More charter schools are poised to open in the City of Rochester. The Rochester school board held a public hearing recently for Exploration Elementary Charter School for Science and Technology. And the State Education Department is reviewing an application for Rochester Charter School for Applied Technology. Locations for both haven't been selected yet.
Exploration Elementary should open for kindergarten and first grade in 2016, pending final approval from State Ed. The school would eventually grow to a kindergarten through third-grade school with about 475 students.
Rochester Charter would open in August 2016 with a lower grade, and eventually serve kindergarten to grade 12.
Both Exploration and Rochester Charter would emphasize science, math, and technology, representatives say, but still include music and the arts. Some attempts to open science and technology schools locally and nationally, however, either as charters or traditional public schools, haven't gone well, partly from a lack of enrollment.
"We're not trying to make little scientists out of them," says Kevin Williams, a spokesperson for Exploration Elementary. "We believe that scientific inquiry can to lead to all kinds of things. It opens the mind."
Williams says that cultivating an early interest in science is critical.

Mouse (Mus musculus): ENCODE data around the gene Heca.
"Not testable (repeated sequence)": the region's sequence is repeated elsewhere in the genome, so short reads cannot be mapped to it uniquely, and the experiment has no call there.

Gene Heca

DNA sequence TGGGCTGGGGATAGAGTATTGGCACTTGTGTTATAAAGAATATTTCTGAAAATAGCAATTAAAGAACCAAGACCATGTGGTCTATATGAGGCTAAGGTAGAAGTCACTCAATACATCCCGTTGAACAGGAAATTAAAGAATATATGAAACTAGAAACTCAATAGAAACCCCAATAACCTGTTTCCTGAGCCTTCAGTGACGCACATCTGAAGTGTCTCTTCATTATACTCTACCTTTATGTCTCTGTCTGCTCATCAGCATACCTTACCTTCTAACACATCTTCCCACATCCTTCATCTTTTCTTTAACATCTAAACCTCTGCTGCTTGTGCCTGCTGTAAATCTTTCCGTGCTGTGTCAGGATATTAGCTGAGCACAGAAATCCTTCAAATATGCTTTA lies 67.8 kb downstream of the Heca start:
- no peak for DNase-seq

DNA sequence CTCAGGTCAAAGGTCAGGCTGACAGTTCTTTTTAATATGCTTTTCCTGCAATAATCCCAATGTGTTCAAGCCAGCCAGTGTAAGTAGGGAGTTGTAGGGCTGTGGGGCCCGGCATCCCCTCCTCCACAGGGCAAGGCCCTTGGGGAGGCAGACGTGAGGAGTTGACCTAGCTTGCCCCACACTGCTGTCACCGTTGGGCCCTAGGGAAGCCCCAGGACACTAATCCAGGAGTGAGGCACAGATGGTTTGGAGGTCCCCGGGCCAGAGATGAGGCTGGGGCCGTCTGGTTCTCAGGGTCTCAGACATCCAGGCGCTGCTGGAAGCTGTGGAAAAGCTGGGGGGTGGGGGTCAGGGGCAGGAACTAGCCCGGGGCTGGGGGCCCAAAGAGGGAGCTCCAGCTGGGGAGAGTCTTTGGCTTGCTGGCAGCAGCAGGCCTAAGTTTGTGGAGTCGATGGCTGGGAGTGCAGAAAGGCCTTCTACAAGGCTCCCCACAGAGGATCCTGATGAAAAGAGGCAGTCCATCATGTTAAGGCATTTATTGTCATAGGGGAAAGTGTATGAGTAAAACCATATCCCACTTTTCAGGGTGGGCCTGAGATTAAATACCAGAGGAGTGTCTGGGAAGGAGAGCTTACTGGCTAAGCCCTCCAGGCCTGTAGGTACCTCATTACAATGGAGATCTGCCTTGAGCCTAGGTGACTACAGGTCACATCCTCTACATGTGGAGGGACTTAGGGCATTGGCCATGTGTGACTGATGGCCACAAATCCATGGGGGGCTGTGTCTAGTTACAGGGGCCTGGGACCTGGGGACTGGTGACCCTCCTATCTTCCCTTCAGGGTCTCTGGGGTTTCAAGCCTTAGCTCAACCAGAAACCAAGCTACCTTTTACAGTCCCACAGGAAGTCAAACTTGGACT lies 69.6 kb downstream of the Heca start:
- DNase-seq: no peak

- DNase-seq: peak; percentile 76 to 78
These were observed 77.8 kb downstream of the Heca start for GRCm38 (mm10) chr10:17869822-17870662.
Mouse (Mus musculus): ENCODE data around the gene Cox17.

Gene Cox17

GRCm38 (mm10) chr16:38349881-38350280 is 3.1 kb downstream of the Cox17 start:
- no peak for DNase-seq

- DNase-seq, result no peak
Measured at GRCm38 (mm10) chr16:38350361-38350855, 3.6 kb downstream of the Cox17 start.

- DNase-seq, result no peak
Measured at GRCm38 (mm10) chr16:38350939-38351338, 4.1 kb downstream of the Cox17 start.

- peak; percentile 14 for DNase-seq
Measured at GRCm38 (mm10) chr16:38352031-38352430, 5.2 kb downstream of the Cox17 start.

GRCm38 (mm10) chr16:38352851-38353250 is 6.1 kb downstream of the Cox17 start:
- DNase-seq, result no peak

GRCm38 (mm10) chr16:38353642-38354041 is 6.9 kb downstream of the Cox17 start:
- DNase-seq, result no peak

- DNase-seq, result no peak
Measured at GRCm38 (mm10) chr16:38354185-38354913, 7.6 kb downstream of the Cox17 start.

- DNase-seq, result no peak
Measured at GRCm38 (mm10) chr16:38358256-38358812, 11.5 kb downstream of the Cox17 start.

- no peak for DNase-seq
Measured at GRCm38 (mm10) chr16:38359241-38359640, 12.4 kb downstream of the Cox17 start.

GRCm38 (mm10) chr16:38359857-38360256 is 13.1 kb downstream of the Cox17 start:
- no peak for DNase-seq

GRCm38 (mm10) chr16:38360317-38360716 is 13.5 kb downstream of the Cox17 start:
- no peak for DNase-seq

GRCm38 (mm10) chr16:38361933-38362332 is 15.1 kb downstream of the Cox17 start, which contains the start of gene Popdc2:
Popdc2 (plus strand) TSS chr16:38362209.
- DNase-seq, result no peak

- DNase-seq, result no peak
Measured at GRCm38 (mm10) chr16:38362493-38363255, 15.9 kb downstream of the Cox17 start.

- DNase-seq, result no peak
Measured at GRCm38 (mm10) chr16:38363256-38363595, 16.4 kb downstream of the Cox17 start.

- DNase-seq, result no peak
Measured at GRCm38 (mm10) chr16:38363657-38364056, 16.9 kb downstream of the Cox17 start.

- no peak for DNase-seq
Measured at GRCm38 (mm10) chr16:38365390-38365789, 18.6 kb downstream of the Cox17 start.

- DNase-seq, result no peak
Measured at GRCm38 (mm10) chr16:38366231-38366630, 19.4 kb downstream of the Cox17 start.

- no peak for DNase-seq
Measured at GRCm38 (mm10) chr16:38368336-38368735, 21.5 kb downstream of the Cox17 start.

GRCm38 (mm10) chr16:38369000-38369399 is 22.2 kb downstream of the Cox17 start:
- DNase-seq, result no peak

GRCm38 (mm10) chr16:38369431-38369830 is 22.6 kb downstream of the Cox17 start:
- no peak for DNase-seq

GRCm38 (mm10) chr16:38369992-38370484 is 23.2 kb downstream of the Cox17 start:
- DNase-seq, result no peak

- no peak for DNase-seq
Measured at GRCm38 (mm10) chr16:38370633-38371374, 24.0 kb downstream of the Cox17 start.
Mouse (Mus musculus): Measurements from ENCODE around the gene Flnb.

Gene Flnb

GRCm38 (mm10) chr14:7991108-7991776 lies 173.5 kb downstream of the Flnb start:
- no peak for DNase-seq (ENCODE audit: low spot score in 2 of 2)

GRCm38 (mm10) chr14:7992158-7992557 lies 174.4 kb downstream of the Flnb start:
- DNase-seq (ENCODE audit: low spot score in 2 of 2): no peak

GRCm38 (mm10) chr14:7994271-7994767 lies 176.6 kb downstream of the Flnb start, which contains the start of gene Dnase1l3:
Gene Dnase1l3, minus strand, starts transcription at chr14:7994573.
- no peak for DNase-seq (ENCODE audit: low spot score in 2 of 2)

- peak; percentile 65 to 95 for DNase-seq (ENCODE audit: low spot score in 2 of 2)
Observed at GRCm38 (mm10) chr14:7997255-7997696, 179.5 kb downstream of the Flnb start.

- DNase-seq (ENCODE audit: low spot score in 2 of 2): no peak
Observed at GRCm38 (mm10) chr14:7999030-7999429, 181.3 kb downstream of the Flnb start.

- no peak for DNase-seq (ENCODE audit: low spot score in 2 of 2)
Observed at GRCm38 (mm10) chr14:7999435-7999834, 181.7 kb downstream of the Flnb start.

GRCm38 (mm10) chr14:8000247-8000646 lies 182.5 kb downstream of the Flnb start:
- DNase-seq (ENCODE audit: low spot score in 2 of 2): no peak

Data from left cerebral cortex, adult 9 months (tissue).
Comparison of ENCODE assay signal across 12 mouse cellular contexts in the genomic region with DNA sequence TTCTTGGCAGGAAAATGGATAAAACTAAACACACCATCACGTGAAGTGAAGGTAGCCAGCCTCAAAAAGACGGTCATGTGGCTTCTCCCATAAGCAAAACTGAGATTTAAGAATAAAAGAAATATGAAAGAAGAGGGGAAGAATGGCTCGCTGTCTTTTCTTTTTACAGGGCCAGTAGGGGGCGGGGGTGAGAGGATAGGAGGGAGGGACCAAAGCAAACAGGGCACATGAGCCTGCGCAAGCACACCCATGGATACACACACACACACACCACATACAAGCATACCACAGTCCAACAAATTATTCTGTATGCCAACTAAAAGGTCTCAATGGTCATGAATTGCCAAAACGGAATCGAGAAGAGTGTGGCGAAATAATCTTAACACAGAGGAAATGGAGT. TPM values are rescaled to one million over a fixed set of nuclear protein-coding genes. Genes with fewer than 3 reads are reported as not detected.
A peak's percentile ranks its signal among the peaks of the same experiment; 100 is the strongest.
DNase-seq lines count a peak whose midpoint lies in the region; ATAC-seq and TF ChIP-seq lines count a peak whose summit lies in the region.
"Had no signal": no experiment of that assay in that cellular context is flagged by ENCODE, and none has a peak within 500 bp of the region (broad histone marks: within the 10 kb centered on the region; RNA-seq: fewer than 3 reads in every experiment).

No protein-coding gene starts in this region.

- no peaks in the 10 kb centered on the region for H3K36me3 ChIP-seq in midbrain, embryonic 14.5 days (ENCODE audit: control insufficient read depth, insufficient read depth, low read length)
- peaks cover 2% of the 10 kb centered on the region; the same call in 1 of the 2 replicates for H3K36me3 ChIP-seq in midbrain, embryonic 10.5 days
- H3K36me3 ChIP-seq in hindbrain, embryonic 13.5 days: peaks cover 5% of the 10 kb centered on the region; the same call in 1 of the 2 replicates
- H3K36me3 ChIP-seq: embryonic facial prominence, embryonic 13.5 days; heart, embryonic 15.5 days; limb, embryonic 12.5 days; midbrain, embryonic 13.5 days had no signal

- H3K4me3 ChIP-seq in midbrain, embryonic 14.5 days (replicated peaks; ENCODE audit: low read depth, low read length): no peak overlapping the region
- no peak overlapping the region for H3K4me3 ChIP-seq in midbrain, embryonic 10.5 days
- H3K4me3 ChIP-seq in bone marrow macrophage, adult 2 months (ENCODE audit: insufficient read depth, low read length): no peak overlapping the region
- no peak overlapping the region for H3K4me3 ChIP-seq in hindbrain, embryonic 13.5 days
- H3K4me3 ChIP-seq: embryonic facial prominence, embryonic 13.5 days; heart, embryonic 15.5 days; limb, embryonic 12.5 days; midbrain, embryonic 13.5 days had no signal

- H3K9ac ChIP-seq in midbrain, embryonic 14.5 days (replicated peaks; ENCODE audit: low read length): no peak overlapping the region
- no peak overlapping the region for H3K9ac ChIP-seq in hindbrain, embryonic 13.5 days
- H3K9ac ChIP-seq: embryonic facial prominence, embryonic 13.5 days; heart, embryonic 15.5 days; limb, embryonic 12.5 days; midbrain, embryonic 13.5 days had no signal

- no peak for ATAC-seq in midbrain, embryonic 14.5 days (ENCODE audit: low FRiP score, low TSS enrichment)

"People understand that trying to start a school like this later for students without any experience in science and technology is hard," Williams says. "We believe there is a natural curiosity in students at a young age."
If the two STEM-oriented charters are approved, it would increase the number of charter schools in Monroe County from 14 to 16. Two of the schools are located in Greece, but most are in the Rochester City School District. And Joe Klein, founder of E3Rochester, says that there are at least two more in the pipeline for the city. (E3 identifies exceptional charter schools around the country and tries to emulate them in the City of Rochester.)
"Our goal is every child in Rochester deserves a great education," Klein says. And he doesn't mince words about the failures of the Rochester school district or its board at meeting that standard.
Klein says he hopes that when parents have plenty of options for high-quality charter schools and more parents and students leave the district, public education in Rochester will reach a tipping point. The district will be forced to improve, he says.
Rochester schools superintendent Bolgen Vargas has warned on several occasions that charter and private schools are causing a steady enrollment decline in city schools.